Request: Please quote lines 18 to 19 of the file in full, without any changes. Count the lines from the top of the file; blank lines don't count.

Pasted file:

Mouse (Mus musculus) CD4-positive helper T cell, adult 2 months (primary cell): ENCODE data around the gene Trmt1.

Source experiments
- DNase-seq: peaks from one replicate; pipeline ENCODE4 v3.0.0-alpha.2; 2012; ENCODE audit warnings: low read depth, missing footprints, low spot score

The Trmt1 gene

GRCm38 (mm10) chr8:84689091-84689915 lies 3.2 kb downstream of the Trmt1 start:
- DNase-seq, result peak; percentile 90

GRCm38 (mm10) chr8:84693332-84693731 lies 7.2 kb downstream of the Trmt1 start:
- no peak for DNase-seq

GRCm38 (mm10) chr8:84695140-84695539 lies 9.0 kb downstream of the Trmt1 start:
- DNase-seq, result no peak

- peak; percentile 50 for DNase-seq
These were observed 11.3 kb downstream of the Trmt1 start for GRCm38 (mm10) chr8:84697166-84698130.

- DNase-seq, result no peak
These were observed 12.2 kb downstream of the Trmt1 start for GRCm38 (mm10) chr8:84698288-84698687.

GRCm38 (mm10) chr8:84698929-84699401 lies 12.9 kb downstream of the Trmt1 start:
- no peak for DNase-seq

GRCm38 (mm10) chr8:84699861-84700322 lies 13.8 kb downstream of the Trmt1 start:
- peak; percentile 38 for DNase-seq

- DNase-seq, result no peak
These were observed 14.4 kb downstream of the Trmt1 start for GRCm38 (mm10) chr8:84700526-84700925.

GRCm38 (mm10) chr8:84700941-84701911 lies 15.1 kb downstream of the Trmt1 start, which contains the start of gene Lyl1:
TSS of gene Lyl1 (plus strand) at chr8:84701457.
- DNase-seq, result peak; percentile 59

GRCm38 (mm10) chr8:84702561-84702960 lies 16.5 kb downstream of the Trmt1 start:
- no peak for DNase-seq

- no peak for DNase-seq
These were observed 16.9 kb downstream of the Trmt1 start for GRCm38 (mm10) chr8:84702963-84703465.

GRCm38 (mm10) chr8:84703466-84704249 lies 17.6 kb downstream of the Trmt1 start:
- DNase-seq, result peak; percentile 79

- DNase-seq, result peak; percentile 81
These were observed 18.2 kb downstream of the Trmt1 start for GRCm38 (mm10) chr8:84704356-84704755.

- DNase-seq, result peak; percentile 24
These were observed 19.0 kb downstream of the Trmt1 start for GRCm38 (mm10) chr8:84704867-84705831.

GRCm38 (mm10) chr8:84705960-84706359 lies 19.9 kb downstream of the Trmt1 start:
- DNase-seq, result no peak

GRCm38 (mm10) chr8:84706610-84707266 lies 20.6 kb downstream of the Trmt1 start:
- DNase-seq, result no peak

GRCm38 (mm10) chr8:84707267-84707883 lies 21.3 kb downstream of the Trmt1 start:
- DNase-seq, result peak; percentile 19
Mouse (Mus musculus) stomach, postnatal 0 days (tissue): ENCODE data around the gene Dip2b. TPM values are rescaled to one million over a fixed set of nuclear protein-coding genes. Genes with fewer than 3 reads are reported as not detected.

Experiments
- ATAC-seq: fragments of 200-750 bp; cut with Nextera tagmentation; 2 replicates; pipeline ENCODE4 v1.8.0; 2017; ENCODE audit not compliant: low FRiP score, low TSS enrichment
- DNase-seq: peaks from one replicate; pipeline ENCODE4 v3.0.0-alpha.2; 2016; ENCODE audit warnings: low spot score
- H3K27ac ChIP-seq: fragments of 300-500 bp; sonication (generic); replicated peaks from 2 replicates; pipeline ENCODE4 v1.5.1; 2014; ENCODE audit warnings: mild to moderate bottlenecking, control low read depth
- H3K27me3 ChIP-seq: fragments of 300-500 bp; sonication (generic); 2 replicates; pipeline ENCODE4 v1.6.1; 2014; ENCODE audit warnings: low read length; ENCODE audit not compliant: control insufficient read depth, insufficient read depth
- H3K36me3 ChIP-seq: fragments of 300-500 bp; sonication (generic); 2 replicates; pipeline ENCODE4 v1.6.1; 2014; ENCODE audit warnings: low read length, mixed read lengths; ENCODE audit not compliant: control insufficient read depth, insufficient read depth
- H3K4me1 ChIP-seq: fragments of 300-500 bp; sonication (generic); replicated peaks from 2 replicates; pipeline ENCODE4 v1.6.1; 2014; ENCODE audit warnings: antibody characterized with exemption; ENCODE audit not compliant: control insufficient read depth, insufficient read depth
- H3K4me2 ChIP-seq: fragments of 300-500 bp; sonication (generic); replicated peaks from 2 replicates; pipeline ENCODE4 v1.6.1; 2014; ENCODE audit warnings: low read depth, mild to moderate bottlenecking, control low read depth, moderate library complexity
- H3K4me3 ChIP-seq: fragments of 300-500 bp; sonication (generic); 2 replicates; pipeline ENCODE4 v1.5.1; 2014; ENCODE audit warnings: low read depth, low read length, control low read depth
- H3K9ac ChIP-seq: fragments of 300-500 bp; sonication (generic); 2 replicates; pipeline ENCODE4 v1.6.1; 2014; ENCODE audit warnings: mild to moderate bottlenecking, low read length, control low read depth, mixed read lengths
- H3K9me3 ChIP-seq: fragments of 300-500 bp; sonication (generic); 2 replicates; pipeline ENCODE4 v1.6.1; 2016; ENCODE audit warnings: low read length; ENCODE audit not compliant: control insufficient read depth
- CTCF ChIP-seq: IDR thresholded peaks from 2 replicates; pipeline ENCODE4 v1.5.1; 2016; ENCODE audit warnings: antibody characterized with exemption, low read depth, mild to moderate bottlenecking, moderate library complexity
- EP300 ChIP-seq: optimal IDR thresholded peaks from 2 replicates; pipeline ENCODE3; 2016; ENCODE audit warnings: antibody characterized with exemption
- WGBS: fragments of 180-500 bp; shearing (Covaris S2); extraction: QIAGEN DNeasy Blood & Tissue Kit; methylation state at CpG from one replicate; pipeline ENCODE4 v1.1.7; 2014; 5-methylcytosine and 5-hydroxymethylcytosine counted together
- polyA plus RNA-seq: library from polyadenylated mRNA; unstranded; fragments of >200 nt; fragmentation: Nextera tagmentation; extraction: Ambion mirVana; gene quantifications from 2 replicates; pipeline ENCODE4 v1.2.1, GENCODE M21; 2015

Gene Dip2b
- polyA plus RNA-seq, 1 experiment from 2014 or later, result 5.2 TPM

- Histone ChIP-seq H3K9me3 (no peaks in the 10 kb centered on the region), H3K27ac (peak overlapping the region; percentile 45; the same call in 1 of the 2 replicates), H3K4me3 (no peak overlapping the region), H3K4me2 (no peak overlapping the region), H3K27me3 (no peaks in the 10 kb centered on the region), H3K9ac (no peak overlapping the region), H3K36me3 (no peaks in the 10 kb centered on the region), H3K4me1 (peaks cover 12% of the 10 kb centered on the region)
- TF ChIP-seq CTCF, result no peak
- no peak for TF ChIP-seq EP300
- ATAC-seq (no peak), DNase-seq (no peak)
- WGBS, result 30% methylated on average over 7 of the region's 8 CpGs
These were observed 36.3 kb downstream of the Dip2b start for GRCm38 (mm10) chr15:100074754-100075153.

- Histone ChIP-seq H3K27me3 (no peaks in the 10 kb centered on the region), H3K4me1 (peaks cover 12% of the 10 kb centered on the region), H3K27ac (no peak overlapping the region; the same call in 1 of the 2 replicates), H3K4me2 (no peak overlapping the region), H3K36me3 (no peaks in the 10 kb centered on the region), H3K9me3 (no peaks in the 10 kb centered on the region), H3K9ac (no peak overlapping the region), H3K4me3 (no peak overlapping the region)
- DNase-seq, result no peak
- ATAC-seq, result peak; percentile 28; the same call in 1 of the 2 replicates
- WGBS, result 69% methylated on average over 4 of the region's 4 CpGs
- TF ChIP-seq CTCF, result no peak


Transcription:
- peak; percentile 38 for DNase-seq

- DNase-seq, result no peak